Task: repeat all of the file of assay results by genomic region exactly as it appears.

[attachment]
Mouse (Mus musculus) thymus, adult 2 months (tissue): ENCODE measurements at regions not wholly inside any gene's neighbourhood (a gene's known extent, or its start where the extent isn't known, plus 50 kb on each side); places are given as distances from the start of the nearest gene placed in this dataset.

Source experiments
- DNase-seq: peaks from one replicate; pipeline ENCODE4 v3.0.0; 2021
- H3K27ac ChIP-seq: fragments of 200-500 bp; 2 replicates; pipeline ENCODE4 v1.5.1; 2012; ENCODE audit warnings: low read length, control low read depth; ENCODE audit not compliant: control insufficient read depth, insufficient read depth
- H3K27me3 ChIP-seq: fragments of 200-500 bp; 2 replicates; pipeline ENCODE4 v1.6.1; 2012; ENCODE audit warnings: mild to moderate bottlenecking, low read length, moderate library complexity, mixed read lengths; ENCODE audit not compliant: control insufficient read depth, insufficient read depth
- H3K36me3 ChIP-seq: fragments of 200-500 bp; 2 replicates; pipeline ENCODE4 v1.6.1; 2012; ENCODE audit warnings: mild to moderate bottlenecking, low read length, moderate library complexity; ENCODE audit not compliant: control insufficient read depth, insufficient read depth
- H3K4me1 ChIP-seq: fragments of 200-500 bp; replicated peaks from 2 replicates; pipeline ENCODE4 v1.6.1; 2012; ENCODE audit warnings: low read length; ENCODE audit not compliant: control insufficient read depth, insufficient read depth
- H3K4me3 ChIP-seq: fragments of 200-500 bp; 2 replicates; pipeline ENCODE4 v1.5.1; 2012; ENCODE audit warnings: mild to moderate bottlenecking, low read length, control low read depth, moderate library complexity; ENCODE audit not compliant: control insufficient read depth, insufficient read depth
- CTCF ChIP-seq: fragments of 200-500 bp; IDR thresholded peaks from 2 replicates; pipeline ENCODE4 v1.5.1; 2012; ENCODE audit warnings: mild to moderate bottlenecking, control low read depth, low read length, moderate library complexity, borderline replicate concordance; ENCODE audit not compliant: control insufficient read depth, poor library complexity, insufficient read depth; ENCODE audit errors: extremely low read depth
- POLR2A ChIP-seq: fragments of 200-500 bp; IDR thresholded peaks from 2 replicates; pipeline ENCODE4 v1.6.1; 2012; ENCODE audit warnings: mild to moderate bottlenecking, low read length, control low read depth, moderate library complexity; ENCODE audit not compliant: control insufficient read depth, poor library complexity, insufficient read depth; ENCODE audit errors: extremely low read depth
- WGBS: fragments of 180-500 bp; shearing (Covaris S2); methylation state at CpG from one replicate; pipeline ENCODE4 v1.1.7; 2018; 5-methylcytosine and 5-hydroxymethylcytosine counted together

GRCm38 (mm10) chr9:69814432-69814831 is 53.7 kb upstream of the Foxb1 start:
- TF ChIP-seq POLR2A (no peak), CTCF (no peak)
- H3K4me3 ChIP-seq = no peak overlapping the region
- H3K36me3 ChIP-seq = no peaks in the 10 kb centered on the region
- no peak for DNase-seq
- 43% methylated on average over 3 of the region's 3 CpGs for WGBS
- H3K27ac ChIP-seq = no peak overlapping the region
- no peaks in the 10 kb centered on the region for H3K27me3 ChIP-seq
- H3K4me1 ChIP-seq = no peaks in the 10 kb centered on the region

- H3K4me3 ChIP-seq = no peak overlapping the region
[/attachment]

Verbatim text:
Mouse (Mus musculus) thymus, adult 2 months (tissue): ENCODE measurements at regions not wholly inside any gene's neighbourhood (a gene's known extent, or its start where the extent isn't known, plus 50 kb on each side); places are given as distances from the start of the nearest gene placed in this dataset.

Source experiments
- DNase-seq: peaks from one replicate; pipeline ENCODE4 v3.0.0; 2021
- H3K27ac ChIP-seq: fragments of 200-500 bp; 2 replicates; pipeline ENCODE4 v1.5.1; 2012; ENCODE audit warnings: low read length, control low read depth; ENCODE audit not compliant: control insufficient read depth, insufficient read depth
- H3K27me3 ChIP-seq: fragments of 200-500 bp; 2 replicates; pipeline ENCODE4 v1.6.1; 2012; ENCODE audit warnings: mild to moderate bottlenecking, low read length, moderate library complexity, mixed read lengths; ENCODE audit not compliant: control insufficient read depth, insufficient read depth
- H3K36me3 ChIP-seq: fragments of 200-500 bp; 2 replicates; pipeline ENCODE4 v1.6.1; 2012; ENCODE audit warnings: mild to moderate bottlenecking, low read length, moderate library complexity; ENCODE audit not compliant: control insufficient read depth, insufficient read depth
- H3K4me1 ChIP-seq: fragments of 200-500 bp; replicated peaks from 2 replicates; pipeline ENCODE4 v1.6.1; 2012; ENCODE audit warnings: low read length; ENCODE audit not compliant: control insufficient read depth, insufficient read depth
- H3K4me3 ChIP-seq: fragments of 200-500 bp; 2 replicates; pipeline ENCODE4 v1.5.1; 2012; ENCODE audit warnings: mild to moderate bottlenecking, low read length, control low read depth, moderate library complexity; ENCODE audit not compliant: control insufficient read depth, insufficient read depth
- CTCF ChIP-seq: fragments of 200-500 bp; IDR thresholded peaks from 2 replicates; pipeline ENCODE4 v1.5.1; 2012; ENCODE audit warnings: mild to moderate bottlenecking, control low read depth, low read length, moderate library complexity, borderline replicate concordance; ENCODE audit not compliant: control insufficient read depth, poor library complexity, insufficient read depth; ENCODE audit errors: extremely low read depth
- POLR2A ChIP-seq: fragments of 200-500 bp; IDR thresholded peaks from 2 replicates; pipeline ENCODE4 v1.6.1; 2012; ENCODE audit warnings: mild to moderate bottlenecking, low read length, control low read depth, moderate library complexity; ENCODE audit not compliant: control insufficient read depth, poor library complexity, insufficient read depth; ENCODE audit errors: extremely low read depth
- WGBS: fragments of 180-500 bp; shearing (Covaris S2); methylation state at CpG from one replicate; pipeline ENCODE4 v1.1.7; 2018; 5-methylcytosine and 5-hydroxymethylcytosine counted together

GRCm38 (mm10) chr9:69814432-69814831 is 53.7 kb upstream of the Foxb1 start:
- TF ChIP-seq POLR2A (no peak), CTCF (no peak)
- H3K4me3 ChIP-seq = no peak overlapping the region
- H3K36me3 ChIP-seq = no peaks in the 10 kb centered on the region
- no peak for DNase-seq
- 43% methylated on average over 3 of the region's 3 CpGs for WGBS
- H3K27ac ChIP-seq = no peak overlapping the region
- no peaks in the 10 kb centered on the region for H3K27me3 ChIP-seq
- H3K4me1 ChIP-seq = no peaks in the 10 kb centered on the region

- H3K4me3 ChIP-seq = no peak overlapping the region